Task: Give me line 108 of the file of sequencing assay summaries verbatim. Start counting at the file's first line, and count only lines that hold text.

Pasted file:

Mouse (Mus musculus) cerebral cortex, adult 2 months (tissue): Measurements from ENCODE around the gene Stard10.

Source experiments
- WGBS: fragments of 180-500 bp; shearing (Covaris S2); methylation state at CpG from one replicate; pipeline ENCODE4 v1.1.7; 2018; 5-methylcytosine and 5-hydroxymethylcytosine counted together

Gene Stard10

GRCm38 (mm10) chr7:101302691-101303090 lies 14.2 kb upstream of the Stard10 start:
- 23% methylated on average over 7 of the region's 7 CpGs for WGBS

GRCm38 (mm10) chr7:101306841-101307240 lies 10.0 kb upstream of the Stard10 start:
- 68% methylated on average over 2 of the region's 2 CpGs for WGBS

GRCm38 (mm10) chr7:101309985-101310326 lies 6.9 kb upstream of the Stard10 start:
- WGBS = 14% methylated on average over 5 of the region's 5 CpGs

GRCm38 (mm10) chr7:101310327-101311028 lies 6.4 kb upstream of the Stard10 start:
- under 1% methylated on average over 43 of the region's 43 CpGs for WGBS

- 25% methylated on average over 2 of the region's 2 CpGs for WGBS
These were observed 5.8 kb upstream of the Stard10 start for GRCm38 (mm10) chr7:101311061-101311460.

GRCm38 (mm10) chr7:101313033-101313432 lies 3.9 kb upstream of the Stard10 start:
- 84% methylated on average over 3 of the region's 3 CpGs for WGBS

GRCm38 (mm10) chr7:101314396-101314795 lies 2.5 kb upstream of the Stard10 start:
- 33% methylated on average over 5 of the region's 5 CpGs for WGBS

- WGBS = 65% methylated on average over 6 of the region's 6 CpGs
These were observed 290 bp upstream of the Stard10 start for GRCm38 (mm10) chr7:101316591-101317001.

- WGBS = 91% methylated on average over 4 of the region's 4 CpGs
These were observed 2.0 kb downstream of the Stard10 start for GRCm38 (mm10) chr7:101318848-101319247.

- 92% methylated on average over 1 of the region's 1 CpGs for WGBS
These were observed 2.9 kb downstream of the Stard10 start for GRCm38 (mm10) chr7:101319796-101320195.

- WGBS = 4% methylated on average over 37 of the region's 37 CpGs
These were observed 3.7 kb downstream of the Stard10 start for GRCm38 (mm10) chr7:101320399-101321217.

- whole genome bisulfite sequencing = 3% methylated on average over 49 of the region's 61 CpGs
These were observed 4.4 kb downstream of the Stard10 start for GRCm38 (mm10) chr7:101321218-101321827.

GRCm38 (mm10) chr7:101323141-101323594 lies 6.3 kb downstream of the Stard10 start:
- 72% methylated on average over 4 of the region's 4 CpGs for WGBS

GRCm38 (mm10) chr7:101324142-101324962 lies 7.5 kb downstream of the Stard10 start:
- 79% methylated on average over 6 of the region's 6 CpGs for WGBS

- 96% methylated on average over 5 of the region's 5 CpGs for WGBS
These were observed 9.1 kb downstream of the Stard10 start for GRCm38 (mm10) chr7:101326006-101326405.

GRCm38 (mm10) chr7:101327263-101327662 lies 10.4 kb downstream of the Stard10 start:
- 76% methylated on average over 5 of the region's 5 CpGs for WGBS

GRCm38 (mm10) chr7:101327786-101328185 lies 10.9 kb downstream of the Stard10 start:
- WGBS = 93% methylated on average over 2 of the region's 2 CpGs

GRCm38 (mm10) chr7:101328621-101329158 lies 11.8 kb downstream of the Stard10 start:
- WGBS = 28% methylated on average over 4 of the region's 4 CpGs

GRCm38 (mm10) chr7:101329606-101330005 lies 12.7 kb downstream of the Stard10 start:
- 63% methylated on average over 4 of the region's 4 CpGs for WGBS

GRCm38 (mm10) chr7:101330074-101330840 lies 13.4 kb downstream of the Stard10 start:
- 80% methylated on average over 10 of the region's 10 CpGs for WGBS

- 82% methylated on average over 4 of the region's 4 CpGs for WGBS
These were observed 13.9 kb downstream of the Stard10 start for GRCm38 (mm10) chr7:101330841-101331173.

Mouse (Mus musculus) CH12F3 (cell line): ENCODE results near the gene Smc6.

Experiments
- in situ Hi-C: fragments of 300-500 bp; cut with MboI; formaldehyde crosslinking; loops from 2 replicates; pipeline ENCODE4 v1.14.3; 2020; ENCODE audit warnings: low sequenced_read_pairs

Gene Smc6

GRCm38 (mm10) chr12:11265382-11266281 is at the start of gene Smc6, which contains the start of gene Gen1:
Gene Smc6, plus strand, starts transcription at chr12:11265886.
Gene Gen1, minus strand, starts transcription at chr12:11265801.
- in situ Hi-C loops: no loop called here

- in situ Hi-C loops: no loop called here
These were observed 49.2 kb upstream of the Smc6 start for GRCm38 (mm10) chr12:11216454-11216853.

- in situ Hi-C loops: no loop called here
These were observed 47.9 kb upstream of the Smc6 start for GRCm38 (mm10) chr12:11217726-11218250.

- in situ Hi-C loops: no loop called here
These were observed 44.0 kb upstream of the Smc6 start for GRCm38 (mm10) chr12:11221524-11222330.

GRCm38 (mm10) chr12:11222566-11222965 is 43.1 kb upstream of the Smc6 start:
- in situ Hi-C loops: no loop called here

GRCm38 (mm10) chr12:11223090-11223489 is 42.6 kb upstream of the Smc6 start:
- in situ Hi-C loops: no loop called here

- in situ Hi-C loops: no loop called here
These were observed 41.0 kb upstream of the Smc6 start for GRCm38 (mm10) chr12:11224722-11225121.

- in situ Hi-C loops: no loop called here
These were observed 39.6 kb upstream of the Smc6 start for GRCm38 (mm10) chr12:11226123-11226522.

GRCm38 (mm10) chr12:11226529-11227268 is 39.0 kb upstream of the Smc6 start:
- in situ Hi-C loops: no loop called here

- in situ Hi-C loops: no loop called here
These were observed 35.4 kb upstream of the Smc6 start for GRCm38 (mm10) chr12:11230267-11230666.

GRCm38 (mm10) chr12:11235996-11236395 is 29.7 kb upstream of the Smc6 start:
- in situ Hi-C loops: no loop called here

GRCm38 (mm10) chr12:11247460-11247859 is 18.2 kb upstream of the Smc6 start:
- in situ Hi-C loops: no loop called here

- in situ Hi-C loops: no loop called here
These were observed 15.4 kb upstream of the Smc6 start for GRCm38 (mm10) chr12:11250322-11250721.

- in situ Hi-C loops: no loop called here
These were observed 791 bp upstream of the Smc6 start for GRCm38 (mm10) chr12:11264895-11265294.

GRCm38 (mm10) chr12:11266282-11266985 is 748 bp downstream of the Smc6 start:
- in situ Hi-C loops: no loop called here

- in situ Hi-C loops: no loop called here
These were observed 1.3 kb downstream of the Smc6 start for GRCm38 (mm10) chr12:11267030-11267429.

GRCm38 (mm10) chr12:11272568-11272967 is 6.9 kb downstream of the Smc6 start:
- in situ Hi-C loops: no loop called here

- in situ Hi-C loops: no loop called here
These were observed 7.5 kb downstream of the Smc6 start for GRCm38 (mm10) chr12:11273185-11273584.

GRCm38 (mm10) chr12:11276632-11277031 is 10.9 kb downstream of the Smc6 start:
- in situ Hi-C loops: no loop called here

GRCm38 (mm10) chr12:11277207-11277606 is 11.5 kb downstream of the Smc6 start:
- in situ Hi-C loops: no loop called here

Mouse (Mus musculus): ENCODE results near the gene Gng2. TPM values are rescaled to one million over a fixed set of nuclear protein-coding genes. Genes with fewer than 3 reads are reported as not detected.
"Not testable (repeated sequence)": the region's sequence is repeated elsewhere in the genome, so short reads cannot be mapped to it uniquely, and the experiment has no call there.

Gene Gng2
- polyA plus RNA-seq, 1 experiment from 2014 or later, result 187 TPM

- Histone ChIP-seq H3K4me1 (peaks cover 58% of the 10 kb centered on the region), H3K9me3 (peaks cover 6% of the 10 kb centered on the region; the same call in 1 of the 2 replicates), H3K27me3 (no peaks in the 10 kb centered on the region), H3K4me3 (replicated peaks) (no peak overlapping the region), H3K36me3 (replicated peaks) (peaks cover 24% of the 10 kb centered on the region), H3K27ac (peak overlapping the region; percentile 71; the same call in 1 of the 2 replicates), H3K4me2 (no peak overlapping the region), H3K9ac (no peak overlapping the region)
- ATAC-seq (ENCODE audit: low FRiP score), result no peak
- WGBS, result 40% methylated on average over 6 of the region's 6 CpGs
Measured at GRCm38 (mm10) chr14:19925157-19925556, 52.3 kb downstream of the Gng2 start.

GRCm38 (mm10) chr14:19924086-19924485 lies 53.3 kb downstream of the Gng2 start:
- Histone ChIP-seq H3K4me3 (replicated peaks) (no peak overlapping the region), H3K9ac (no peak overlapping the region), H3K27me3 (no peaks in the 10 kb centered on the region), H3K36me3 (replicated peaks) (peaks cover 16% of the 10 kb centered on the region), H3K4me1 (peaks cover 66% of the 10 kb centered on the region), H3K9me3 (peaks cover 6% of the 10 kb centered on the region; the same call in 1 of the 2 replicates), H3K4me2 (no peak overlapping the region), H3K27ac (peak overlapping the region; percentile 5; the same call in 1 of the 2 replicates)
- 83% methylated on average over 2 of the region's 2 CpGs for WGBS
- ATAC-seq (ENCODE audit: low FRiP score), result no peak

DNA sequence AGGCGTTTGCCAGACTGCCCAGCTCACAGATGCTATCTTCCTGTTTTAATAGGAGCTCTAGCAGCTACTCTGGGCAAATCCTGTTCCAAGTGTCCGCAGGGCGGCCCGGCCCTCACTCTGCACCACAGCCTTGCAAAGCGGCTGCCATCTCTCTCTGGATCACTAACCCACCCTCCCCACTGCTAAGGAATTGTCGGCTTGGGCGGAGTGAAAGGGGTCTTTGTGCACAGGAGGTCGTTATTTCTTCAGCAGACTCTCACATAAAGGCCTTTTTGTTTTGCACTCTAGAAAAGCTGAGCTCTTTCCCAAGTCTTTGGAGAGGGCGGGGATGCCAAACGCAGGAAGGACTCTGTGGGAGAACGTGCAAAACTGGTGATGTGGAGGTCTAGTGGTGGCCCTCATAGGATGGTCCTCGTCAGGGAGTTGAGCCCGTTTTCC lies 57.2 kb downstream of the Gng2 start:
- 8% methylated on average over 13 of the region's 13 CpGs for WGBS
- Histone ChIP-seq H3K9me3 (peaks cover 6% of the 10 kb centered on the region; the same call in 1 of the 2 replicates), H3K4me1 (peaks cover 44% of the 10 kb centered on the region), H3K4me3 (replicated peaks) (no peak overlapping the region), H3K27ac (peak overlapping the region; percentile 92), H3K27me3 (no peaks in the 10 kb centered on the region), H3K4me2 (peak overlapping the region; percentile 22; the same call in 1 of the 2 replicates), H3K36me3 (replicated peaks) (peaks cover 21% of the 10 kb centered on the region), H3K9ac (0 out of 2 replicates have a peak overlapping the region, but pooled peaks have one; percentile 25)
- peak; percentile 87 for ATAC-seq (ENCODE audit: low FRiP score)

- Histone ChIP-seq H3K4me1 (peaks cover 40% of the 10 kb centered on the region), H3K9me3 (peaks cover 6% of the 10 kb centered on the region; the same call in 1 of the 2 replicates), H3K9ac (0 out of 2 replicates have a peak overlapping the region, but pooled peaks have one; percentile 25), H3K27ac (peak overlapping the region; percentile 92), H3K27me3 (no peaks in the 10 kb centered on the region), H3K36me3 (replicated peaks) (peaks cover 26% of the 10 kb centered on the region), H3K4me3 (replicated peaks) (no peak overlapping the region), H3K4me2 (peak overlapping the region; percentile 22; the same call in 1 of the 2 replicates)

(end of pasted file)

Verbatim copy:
- peak; percentile 87 for ATAC-seq (ENCODE audit: low FRiP score)